Chapter 1: Introduction to Radio Fundamentals for the WISP Operator

Understanding the fundamentals of modern radio technology provides an essential base-line to building a successful WISP.


Wireless Internet Service Providers - or WISPs - use radio technology extensively, so a thorough understanding of radio concepts is a fundamental starting point for anyone who wants to operate a WISP. The good news is that there are a great many freely available tools to help with this, and the basics aren’t too difficult to understand. While there will always be an element of trial-and-error (mathematical models can only come so close to mirroring reality), a solid understanding of the basics can significantly shorten the time to deployment of a wireless link – and reduce costly errors in putting up connections that do not work to their full potential.

After establishing a few wireless links, and with some reading, the new WISP-operator will quickly start to develop solid instincts regarding what will, and what won’t, work in the real world. Combined with the reference charts and procedures outlined in this book, you should be able to start building useful wireless links with a high-degree of confidence.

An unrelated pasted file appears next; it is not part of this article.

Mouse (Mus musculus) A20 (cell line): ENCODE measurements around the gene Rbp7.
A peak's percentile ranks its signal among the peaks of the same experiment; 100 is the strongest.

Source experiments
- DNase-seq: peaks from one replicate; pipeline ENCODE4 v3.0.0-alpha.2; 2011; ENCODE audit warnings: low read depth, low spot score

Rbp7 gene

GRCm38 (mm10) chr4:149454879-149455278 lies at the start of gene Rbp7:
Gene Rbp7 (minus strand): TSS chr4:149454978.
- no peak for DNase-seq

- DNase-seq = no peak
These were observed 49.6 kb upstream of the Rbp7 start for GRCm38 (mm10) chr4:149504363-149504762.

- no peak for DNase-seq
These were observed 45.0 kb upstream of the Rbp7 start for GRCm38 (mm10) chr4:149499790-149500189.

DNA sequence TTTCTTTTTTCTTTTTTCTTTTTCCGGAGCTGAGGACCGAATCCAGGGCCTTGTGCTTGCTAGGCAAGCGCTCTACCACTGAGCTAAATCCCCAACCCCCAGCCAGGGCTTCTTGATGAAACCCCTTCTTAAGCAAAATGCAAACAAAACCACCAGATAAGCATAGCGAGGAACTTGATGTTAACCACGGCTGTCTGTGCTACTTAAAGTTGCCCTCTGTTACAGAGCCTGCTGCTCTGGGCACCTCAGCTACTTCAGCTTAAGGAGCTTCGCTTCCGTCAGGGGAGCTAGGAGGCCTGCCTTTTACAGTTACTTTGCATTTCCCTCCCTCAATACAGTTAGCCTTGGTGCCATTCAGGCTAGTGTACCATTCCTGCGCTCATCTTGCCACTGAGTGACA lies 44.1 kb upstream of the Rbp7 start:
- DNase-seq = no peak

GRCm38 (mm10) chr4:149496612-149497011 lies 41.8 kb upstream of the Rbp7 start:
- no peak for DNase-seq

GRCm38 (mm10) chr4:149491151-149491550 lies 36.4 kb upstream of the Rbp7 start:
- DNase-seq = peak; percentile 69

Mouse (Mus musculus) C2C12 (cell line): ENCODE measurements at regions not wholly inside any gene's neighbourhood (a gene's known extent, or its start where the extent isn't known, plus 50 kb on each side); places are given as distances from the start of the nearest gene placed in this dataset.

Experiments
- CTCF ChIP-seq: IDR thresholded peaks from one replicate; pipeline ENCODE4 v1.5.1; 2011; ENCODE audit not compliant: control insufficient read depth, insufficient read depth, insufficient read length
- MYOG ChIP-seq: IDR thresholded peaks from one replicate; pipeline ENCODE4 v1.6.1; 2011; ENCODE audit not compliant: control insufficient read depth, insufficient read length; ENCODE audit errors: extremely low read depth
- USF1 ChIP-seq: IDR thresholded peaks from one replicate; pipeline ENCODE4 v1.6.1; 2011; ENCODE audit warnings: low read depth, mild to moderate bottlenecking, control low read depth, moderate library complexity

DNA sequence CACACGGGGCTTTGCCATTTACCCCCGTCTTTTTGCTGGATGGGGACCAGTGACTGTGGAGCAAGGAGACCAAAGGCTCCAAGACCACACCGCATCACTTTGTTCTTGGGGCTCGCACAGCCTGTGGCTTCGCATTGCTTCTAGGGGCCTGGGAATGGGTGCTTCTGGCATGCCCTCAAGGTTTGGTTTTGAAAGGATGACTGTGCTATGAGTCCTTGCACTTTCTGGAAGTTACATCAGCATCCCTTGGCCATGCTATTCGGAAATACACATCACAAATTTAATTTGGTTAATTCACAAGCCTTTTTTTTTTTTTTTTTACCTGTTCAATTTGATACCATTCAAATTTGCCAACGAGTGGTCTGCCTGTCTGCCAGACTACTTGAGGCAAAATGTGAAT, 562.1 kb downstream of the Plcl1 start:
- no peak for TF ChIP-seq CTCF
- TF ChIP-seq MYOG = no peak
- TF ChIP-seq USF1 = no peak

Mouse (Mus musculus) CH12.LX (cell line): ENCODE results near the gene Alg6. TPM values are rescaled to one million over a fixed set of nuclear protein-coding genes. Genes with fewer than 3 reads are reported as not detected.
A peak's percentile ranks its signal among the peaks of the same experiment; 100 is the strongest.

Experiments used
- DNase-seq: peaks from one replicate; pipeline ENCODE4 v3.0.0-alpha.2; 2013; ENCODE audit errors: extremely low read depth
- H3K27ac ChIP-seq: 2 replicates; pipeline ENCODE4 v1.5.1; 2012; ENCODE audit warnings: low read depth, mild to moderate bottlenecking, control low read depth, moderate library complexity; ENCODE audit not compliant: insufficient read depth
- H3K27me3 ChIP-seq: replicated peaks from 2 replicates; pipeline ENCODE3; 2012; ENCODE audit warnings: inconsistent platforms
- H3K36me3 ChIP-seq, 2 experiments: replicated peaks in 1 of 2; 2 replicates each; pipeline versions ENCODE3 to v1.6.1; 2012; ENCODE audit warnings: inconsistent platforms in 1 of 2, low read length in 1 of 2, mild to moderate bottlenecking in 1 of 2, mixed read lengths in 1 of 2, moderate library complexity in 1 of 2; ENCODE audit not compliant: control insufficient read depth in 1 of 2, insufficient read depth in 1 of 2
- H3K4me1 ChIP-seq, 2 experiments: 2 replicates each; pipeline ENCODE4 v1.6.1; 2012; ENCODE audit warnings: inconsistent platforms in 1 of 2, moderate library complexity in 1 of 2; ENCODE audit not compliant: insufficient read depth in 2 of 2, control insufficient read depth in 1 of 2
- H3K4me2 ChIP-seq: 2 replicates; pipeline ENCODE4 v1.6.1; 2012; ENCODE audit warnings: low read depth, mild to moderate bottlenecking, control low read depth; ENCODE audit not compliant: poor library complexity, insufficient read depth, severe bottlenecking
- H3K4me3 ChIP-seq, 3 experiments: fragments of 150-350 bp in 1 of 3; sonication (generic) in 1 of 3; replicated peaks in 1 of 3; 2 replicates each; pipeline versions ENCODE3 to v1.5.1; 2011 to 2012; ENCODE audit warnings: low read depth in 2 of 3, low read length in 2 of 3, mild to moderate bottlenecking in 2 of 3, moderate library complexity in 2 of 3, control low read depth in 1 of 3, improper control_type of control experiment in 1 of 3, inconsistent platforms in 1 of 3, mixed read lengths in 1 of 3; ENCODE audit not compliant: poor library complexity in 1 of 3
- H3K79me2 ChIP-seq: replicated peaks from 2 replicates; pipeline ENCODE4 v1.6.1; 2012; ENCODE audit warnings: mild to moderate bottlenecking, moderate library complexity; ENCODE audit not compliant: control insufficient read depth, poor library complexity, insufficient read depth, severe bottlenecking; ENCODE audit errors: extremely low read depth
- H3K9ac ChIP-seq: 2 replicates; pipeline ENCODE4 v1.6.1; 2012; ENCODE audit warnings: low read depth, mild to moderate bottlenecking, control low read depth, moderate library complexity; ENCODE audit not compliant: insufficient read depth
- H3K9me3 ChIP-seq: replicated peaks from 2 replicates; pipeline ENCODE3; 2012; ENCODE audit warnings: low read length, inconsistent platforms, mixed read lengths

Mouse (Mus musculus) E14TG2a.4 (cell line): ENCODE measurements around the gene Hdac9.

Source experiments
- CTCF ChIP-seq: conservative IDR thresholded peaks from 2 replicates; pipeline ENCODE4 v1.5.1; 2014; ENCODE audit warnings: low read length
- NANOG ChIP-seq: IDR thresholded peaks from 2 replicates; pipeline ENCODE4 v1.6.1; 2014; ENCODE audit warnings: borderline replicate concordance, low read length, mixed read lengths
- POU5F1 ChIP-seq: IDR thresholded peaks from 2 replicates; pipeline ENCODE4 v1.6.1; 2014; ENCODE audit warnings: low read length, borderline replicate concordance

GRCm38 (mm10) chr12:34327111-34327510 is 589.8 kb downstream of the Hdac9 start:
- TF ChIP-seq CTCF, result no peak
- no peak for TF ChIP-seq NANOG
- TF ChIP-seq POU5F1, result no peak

This section starts with an overview of how radio works, and an explanation of the fundamental unit of measurement in the radio world: decibels. It then discusses different available frequency bands, wireless protocols and the concept of channel width. Armed with this knowledge, the reader is guided through the task of creating a “link budget” – a summary of all of the major factors that affect a link, and the creation of a worksheet to understand if a link will work at all, and how well it can be expected to work for a given distance. Next, the effects of obstructions on the radio path will be discussed, along with a mathematical model called “Fresnel zones” that can be used to determine the clearance required for a link to function properly. Rain fade, antenna angle/down-tilt and other factors that can affect coverage are then discussed, followed by a series of real-world examples to illustrate the usefulness of this approach.

This section is the most theory-heavy and least practical of the entire book. However, it is highly recommended to bear with it, and plough through. Most of the other radio concepts in this book assume a basic knowledge of these concepts, so it functions as the underpinnings of much of the rest of this title.

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